Media formats available:

Over the past several years, an evolution has taken place both in our understanding of acne and our approach to management of the disease. Especially in the realm of topical therapy, we have seen advancements that can improve outcomes and lead to better patient experiences. Here’s a look at some of the latest findings with regards to management of acne patients.

Topical Treatment Advances

Clascoterone. Dermatologists know well that the four primary pathogenic factors that drive acne vulgaris are excess androgen, increased sebum production, faulty keratinization, and overgrowth of C. acnes. Androgens contribute to the inflammation of acne both directly and indirectly. Studies show that the presence of circulating androgens in the follicles can directly promote local inflammatory responses.1 Additionally, androgens promote sebum production. Excess sebum enables the overgrowth of C. acnes and subsequent accumulation of its inflammatory by-products.

Dermatologists now have access to a first-in-class topical androgen receptor antagonist that addresses androgens as a key driver of acne pathogenesis. Clascoterone cream 1% (Winlevi, Cassiopea) has been studied in the treatment of moderate to severe acne in individuals as young as age nine. Importantly, it is appropriate for use by a vast majority of patients—regardless of gender—with no systemic effects observed in users to date.

Dermatologists are well-versed in the use of oral agents to modulate androgen excess in women; combined oral contraceptive pills and spironolactone are commonly employed. Clascoterone shares a four-ring backbone identical to dihydrotestosterone (DHT) and spironolactone. It competes with DHT to bind androgen receptors, thus blocking the effects of DHT by limiting or blocking transcription of androgen responsive genes.2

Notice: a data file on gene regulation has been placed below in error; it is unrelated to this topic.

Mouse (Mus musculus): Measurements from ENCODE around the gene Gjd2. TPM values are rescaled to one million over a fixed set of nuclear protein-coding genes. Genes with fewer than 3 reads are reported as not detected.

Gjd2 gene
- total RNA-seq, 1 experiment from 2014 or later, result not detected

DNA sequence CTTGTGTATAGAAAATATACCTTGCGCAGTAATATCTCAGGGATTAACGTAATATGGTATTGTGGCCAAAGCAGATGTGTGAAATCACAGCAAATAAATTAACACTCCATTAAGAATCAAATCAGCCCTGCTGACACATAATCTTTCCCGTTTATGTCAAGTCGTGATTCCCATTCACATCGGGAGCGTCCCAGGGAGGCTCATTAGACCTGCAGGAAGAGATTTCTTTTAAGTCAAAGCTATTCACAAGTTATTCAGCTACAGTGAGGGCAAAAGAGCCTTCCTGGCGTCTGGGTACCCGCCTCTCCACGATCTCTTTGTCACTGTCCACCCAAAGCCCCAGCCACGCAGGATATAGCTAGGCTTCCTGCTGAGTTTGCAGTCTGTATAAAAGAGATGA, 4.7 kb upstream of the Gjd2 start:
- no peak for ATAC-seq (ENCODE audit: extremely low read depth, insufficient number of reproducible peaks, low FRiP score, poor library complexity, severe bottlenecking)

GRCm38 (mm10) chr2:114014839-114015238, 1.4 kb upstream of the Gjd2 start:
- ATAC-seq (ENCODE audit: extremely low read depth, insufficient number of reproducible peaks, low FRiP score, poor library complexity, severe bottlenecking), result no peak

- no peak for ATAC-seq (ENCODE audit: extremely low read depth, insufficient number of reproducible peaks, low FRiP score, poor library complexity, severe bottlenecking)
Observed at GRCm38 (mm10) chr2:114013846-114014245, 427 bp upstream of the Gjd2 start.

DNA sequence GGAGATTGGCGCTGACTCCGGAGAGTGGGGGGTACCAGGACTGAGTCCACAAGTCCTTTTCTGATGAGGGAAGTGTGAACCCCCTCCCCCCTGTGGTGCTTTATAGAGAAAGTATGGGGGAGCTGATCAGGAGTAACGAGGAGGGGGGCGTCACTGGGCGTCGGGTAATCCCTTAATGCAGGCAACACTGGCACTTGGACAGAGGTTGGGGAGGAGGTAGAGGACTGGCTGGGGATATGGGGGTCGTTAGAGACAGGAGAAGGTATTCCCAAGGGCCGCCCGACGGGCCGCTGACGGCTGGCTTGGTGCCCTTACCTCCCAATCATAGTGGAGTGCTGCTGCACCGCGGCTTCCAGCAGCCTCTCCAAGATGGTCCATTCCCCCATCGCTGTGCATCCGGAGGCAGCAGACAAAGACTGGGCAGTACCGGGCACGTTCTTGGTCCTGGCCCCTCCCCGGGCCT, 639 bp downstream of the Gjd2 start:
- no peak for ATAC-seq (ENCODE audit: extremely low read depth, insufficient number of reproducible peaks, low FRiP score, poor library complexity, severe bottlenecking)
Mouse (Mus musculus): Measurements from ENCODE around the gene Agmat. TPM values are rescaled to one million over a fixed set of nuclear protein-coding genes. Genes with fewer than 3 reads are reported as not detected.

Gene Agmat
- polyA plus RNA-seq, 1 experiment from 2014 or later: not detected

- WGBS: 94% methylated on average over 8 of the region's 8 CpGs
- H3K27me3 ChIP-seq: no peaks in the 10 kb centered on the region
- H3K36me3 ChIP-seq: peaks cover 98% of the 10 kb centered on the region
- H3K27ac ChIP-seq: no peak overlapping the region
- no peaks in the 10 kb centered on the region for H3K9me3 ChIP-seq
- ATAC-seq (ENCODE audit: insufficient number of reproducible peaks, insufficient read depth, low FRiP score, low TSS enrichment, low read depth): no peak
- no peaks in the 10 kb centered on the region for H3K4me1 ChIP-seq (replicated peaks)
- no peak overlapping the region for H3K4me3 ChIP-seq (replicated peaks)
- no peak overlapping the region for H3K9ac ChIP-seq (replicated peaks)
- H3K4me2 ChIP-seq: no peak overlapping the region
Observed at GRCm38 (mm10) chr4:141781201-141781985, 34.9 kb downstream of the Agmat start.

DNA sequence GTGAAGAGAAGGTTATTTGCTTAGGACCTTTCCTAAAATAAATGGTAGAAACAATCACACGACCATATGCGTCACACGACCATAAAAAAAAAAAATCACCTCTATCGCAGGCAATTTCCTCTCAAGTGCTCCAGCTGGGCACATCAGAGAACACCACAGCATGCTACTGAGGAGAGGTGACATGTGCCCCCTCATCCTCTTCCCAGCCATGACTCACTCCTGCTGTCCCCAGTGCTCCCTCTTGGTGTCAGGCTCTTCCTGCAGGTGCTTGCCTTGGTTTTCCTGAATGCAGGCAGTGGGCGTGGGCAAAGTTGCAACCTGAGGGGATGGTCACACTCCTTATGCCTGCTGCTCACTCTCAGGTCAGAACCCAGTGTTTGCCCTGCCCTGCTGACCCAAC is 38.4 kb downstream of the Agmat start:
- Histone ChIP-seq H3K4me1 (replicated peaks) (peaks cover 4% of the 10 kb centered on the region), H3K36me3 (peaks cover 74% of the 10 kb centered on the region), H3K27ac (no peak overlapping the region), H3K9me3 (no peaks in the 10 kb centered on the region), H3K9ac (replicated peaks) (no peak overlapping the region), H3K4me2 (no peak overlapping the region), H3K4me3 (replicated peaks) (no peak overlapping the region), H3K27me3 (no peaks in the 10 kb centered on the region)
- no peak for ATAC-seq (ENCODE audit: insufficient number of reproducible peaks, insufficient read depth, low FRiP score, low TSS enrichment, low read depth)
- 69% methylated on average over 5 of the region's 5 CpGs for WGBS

Data from two Phase 3 trials suggest that topical clascoterone is effective in the management of acne vulgaris, with particularly promising results in reduction of inflammatory lesions. Treated patients achieved statistically significantly greater rates of IGA Treatment Success (≥2 point reduction in IGA and score Clear (0) or Almost Clear (1)) at week 12 compared to vehicle. The study population included both males and non-pregnant females with mixed acne (inflammatory and non-inflammatory lesions), nine years of age or older, with baseline IGA score of 3 (moderate) or 4 (severe).

Intent-to-treat analysis shows that active treatment was associated with greater mean total lesion reductions from baseline, compared to controls. Mean reductions from baseline in non-inflammatory lesions were 30.7 percent and 29.3 percent, respectively, for active treatment, compared to 21.9 percent and 15.8 percent, respectively, for controls. Mean reductions from baseline in inflammatory lesions were 44.8 percent and 47 percent, respectively, for active treatment, compared to 36.6 percent and 29.8 percent, respectively, for controls.